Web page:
Thank you so much, Lesley! And you are so right that our bodies can do amazing things for us. We should appreciate them more than we do. And I did buy the dress.

  4. August 21, 2015 11:39 am

    This was so interesting for me to read having the opposite situation myself. Thank you for sharing!

    • Leah permalink*
      August 21, 2015 12:01 pm

      I think body image is something everyone can relate to. Whether we have a large chest or small one, we are all self-conscious of something or other. Thank so much for reading and commenting!

  5. August 21, 2015 11:58 am

    I love the picture! I have gone through most of my life hating my figure; I developed very young and my classmates were merciless. It’s amazing how much of our own self-worth is wrapped up and others’ low self-worth. Thank you for a very thoughtful article, oh, and you rock the dress!

    • Leah permalink*
      August 21, 2015 12:02 pm

      Thanks so much, Mélanie! That is SO true about how we get ourselves wrapped up in what others think. I’m trying so hard to make sure Sophie doesn’t do that and also doesn’t judge others for physical appearances. I feel like if that’s one thing I can do as a parent, I’ve succeeded!

  6. August 21, 2015 12:52 pm

    Thank you for bravely sharing this story with us. I love that you were able to make such a complete shift seeing yourself through the loving, happy, smiling face of Sophie! The adoring eyes of love. What a great reminder to us all.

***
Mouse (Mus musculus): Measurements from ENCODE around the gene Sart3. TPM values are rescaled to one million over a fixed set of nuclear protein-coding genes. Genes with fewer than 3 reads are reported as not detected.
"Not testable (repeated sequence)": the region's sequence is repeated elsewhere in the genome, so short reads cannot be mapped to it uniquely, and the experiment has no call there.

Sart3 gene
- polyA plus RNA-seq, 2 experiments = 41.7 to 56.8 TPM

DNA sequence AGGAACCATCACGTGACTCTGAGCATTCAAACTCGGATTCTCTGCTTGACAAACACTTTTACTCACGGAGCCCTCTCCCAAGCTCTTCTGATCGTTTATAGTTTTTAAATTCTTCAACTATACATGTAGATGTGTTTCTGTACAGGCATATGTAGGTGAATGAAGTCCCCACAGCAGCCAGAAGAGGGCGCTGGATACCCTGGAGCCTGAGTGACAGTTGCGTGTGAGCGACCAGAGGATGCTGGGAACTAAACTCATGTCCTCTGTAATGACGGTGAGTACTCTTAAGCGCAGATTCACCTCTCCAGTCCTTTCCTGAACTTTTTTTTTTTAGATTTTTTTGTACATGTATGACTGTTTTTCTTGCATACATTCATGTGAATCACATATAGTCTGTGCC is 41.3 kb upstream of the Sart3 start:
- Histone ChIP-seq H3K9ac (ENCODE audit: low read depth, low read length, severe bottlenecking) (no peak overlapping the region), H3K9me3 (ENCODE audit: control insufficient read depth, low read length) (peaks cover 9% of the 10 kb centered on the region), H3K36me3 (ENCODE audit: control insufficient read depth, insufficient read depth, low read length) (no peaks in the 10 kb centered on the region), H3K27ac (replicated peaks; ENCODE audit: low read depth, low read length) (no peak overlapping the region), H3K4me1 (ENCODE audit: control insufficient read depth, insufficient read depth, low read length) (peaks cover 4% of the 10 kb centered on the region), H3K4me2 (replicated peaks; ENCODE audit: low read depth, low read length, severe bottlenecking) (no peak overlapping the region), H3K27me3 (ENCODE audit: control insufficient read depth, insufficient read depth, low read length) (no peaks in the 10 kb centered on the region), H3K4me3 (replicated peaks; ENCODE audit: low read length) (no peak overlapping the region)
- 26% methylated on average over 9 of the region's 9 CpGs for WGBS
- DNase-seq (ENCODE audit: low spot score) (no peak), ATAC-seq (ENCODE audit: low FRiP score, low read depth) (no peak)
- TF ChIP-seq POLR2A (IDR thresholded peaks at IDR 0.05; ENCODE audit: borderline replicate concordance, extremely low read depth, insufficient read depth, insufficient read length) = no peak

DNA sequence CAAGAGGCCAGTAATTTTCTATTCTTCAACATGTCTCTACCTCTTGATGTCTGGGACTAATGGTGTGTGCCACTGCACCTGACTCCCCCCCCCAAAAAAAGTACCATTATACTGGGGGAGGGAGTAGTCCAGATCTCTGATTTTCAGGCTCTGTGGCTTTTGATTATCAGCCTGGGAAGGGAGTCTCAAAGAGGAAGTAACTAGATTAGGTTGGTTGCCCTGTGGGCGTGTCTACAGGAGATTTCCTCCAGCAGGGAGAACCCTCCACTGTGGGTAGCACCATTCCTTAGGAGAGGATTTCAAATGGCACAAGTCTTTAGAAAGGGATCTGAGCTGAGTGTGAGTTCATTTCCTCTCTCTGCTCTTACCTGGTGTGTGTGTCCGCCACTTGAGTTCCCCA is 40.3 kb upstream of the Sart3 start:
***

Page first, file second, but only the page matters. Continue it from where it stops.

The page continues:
• Leah permalink*
      August 24, 2015 9:54 pm

      Thanks, Kim! I forget how kids can be such a reminder of what’s truly important in life.

  7. August 22, 2015 11:32 am

    Beautiful– YOU and this post!

    • Leah permalink*
      August 24, 2015 9:55 pm

      Thanks, Nina! And thank you for reading and commenting!

  8. August 24, 2015 6:28 pm

    I loved this post, too, Leah. So brave of you to write it. I’m always amazed at how critical others can be of body parts that aren’t even their own. My husband has a friend whose wife is ALWAYS commenting on everyone else’s chest size. She, herself, had implants put in and is constantly talking about other women and their large breasts — “See, look at Holly’s rack”, implying (I think), that I — and others –need to have augmentation. I’m finally quite comfortable in my skin and I simply fail to respond to her idiotic comments. I am the size I am, and every size has its advantages and disadvantages. You are beautiful Leah, and stunning in your little black dress.

    • Leah permalink*
      August 24, 2015 9:56 pm

      Thank you so much, Melissa! It’s so true how critical people are of each other. I think you have the right idea to just ignore that person’s comments and be comfortable in your own skin. That’s what’s really important in life!

  9. September 3, 2015 10:17 pm

    I can relate to all of this. I’m so happy that you’ve reached acceptance. I’m just not there yet and often find myself self-hating over everything. In fact, Megan asked me earlier this week to name one thing I like about myself and I couldn’t name one. It’s been a real struggle for me and one this is becoming worse as I get older.